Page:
As a child I devoured Secret Seven books and read every Famous Five adventure there was.
Even then Blyton’s world of midnight feasts seemed hopelessly outdated, so it’s something of a masterstroke that Emma Rice’s modern reboot is instantly accessible and fabulously relevant.
Weaving together storylines from the six books, all the original elements – and characters – are still there. In the new intake to Malory Towers we find Blyton’s answer to the Spice Girls, there’s the anxious one, the hot headed one, the nice but dim one and the very posh one, but that’s about as traditional as it gets.
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In Rice’s production the school itself is reimagined not as a real place, but one which is part Blyton, part Alice in Wonderland, part Wizard of Oz. It’s a fantasy world, where pomposity is undercut with comedy and a musical score which features barbershop a capella, big band swing numbers and a touch of soul. The cast is universally superb, but Rose Shalloo as the hopelessly risk averse Mary Lou Atkinson and Francesca Mills as megalomaniac-in-the-making Sally Hope just nab the award for scene stealing.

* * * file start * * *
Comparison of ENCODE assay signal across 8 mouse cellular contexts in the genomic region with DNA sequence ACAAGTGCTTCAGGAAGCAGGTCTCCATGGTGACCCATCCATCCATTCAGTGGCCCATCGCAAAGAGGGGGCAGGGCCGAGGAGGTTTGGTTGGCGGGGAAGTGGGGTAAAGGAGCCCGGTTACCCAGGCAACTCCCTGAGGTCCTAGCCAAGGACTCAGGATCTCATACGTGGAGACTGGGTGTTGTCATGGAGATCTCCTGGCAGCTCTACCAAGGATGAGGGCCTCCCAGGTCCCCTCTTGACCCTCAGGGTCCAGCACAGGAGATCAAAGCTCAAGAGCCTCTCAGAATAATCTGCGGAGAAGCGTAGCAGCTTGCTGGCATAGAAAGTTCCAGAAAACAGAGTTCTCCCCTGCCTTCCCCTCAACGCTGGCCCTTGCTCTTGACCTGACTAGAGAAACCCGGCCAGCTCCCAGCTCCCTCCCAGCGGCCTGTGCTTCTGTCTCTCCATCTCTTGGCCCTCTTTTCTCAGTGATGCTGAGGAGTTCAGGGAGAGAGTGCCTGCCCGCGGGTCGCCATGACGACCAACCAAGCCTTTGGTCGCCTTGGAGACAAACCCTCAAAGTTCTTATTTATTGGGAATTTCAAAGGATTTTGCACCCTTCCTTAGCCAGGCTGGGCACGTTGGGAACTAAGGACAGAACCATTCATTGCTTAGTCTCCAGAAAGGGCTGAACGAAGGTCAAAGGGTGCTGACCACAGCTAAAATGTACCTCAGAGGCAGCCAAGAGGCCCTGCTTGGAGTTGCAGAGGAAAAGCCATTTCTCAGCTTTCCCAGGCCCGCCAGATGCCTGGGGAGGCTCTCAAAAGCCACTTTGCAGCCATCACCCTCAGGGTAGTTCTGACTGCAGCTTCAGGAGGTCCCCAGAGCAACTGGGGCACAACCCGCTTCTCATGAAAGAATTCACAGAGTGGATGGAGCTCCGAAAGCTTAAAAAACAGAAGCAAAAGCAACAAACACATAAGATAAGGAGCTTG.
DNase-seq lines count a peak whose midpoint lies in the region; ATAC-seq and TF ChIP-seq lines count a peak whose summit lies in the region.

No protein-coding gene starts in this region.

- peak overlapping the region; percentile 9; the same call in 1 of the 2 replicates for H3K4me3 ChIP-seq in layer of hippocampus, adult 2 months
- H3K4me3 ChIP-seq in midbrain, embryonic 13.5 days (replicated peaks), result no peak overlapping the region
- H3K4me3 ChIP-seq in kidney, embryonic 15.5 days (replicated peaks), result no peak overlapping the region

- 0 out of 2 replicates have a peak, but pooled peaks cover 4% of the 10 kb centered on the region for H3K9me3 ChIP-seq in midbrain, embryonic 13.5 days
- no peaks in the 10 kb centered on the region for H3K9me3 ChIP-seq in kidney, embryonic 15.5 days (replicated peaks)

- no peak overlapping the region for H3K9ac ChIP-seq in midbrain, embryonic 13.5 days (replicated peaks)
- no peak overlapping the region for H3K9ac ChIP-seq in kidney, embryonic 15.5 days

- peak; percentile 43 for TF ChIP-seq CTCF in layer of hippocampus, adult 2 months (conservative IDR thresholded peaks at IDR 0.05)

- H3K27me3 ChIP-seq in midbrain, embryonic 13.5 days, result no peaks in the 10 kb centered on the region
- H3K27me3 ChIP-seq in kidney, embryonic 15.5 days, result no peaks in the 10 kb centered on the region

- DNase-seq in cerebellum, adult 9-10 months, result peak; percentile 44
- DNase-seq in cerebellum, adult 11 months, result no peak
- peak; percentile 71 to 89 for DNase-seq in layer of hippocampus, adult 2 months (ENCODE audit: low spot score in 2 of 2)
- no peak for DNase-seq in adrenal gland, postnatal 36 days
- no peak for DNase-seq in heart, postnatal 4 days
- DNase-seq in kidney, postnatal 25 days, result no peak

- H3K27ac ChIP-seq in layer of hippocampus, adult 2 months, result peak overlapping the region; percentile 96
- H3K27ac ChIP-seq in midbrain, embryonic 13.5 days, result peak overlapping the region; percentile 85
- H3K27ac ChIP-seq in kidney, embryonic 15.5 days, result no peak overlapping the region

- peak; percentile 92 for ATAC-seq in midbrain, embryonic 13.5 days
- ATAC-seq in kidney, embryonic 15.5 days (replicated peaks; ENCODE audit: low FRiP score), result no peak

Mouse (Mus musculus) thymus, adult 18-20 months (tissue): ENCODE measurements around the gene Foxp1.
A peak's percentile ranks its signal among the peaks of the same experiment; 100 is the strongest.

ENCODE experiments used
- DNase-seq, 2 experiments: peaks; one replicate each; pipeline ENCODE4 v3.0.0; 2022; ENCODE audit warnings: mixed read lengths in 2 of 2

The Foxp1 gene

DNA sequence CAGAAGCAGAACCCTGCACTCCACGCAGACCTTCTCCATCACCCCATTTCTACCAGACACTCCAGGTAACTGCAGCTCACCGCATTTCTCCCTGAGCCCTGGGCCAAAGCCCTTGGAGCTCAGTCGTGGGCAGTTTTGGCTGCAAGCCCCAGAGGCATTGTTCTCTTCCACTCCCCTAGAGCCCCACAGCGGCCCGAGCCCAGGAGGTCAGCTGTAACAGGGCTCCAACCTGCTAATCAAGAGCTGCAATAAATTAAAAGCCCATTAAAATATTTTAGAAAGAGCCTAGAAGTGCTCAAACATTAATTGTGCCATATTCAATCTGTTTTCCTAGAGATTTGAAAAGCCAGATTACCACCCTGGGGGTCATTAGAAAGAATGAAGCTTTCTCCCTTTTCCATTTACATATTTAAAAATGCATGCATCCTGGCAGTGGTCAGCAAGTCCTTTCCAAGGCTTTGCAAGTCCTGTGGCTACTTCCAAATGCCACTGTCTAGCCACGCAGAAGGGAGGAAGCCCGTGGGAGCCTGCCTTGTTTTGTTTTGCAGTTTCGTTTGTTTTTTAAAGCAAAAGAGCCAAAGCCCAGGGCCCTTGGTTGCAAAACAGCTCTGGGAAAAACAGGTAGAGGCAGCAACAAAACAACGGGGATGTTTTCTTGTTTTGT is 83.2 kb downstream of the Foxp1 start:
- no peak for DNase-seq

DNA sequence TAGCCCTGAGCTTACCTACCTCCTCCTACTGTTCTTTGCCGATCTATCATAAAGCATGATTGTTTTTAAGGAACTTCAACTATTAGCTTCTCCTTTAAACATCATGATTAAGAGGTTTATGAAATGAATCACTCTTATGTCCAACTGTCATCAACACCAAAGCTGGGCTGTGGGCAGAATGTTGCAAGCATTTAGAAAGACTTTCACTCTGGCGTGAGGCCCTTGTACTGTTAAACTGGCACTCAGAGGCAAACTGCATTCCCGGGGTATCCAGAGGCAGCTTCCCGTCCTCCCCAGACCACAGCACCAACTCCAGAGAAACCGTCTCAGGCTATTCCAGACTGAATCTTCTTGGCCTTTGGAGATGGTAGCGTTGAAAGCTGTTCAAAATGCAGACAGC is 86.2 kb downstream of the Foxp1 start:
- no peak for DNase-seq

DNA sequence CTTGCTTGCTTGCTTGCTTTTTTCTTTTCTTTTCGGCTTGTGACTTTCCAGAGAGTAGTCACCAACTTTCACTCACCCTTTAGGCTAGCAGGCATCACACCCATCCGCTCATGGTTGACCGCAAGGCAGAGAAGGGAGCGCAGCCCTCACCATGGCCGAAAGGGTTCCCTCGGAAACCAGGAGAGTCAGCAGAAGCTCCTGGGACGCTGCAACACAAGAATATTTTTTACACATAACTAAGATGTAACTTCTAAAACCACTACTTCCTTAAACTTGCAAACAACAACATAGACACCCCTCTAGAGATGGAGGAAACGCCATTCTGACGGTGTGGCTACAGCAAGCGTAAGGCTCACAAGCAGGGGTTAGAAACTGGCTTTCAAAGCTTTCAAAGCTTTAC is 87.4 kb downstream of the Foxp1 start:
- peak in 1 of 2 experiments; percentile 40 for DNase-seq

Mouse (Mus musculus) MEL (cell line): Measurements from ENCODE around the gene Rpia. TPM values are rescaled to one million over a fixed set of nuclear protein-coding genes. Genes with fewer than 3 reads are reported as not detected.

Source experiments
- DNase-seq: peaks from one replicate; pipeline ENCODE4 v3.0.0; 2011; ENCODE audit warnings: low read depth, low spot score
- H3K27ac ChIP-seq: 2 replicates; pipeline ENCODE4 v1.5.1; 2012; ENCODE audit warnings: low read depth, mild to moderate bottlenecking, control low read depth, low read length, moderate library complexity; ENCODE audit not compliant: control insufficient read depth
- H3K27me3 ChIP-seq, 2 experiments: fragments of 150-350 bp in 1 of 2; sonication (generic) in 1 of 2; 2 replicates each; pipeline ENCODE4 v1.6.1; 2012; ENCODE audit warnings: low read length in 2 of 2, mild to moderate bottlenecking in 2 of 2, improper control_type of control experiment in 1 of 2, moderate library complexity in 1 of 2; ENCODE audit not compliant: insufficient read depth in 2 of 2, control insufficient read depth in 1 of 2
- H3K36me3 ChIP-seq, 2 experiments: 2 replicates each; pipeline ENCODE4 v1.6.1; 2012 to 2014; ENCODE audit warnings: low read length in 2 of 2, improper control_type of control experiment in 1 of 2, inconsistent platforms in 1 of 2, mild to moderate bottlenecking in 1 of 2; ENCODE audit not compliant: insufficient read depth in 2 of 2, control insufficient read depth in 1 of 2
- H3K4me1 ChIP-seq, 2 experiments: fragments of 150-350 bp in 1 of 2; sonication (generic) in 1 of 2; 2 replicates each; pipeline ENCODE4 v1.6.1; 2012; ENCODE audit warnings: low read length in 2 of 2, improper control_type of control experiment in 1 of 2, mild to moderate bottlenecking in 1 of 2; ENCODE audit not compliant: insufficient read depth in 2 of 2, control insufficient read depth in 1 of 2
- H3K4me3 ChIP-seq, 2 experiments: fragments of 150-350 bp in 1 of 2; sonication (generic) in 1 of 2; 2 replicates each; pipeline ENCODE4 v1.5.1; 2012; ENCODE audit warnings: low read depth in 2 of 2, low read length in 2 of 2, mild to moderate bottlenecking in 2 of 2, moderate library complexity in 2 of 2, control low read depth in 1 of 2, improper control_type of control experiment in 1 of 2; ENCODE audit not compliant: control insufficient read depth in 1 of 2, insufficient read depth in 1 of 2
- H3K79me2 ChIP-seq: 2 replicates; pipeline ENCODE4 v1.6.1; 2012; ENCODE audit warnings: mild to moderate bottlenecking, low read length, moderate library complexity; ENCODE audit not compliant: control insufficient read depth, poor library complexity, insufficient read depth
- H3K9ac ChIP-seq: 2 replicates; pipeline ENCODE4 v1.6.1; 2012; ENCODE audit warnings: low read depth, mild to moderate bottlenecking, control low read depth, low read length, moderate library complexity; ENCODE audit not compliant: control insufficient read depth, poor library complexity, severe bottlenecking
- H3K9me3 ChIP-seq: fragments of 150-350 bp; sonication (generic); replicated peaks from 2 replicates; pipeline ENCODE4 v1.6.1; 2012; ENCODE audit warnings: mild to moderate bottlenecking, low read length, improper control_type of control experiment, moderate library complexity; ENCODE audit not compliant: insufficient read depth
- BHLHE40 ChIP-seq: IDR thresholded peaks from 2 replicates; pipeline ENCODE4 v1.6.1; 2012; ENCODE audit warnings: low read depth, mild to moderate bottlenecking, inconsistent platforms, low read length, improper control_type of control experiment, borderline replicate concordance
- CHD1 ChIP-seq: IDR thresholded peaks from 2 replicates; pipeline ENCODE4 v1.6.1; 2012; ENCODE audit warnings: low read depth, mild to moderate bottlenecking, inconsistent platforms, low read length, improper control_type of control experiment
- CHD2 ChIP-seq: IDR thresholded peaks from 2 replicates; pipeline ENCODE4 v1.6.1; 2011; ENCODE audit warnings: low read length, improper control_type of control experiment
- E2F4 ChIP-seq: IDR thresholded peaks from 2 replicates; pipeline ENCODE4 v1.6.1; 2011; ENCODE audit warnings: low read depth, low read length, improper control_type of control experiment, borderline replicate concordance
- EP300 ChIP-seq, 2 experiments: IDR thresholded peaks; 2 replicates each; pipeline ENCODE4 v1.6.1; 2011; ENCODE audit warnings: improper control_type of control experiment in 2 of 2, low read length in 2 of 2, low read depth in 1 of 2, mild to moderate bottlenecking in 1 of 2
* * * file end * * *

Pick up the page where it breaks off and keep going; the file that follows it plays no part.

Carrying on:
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This is Rice’s second production by her new company Wise Children. The first, an adaptation of Angela Carter’s novel of the same name, was a dark and riotous cabaret. Malory Towers opens up that same exciting – and slightly anarchic – approach to theatre, to a much younger audience, who will hopefully keep coming back for more. Blyton’s schoolmarmish tones about the importance of doing the right thing sometimes bubble to the surface, but as a celebration of strong women and the importance of friendship, this is hard to beat.
To September 14.